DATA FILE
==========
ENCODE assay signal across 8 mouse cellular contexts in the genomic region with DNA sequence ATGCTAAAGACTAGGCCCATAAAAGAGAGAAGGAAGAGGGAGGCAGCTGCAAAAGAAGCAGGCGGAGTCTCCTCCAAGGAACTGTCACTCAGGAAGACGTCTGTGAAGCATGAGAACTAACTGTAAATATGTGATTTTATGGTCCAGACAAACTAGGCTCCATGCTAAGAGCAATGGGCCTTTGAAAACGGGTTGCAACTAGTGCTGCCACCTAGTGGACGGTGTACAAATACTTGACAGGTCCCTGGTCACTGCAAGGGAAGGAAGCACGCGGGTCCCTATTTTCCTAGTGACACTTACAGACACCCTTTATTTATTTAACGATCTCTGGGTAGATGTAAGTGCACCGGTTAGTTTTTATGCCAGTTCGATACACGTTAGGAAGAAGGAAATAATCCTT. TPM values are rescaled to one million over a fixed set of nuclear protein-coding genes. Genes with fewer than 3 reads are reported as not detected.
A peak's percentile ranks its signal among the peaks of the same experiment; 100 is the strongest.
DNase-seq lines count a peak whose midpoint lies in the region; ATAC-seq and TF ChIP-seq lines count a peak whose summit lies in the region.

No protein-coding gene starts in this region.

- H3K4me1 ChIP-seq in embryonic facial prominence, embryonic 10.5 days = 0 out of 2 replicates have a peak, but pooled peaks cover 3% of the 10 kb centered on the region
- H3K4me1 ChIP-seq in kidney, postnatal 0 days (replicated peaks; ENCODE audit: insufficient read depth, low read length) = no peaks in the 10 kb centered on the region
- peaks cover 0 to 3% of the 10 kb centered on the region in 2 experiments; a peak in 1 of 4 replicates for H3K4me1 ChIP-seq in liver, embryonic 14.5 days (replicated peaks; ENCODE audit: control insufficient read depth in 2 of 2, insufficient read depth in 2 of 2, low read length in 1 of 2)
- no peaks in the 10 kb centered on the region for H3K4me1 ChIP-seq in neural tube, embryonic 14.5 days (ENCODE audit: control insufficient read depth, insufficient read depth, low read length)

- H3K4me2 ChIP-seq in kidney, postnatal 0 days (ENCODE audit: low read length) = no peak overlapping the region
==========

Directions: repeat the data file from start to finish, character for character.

ENCODE assay signal across 8 mouse cellular contexts in the genomic region with DNA sequence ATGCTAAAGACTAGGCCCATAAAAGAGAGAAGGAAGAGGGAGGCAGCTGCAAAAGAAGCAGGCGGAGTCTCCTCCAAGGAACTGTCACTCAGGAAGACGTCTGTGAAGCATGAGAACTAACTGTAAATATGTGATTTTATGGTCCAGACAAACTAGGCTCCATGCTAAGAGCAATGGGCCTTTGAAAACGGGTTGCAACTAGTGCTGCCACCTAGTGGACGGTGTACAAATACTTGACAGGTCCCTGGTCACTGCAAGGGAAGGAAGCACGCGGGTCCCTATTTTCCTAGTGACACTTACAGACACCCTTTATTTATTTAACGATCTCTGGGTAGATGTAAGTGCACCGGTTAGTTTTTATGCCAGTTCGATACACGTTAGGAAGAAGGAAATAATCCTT. TPM values are rescaled to one million over a fixed set of nuclear protein-coding genes. Genes with fewer than 3 reads are reported as not detected.
A peak's percentile ranks its signal among the peaks of the same experiment; 100 is the strongest.
DNase-seq lines count a peak whose midpoint lies in the region; ATAC-seq and TF ChIP-seq lines count a peak whose summit lies in the region.

No protein-coding gene starts in this region.

- H3K4me1 ChIP-seq in embryonic facial prominence, embryonic 10.5 days = 0 out of 2 replicates have a peak, but pooled peaks cover 3% of the 10 kb centered on the region
- H3K4me1 ChIP-seq in kidney, postnatal 0 days (replicated peaks; ENCODE audit: insufficient read depth, low read length) = no peaks in the 10 kb centered on the region
- peaks cover 0 to 3% of the 10 kb centered on the region in 2 experiments; a peak in 1 of 4 replicates for H3K4me1 ChIP-seq in liver, embryonic 14.5 days (replicated peaks; ENCODE audit: control insufficient read depth in 2 of 2, insufficient read depth in 2 of 2, low read length in 1 of 2)
- no peaks in the 10 kb centered on the region for H3K4me1 ChIP-seq in neural tube, embryonic 14.5 days (ENCODE audit: control insufficient read depth, insufficient read depth, low read length)

- H3K4me2 ChIP-seq in kidney, postnatal 0 days (ENCODE audit: low read length) = no peak overlapping the region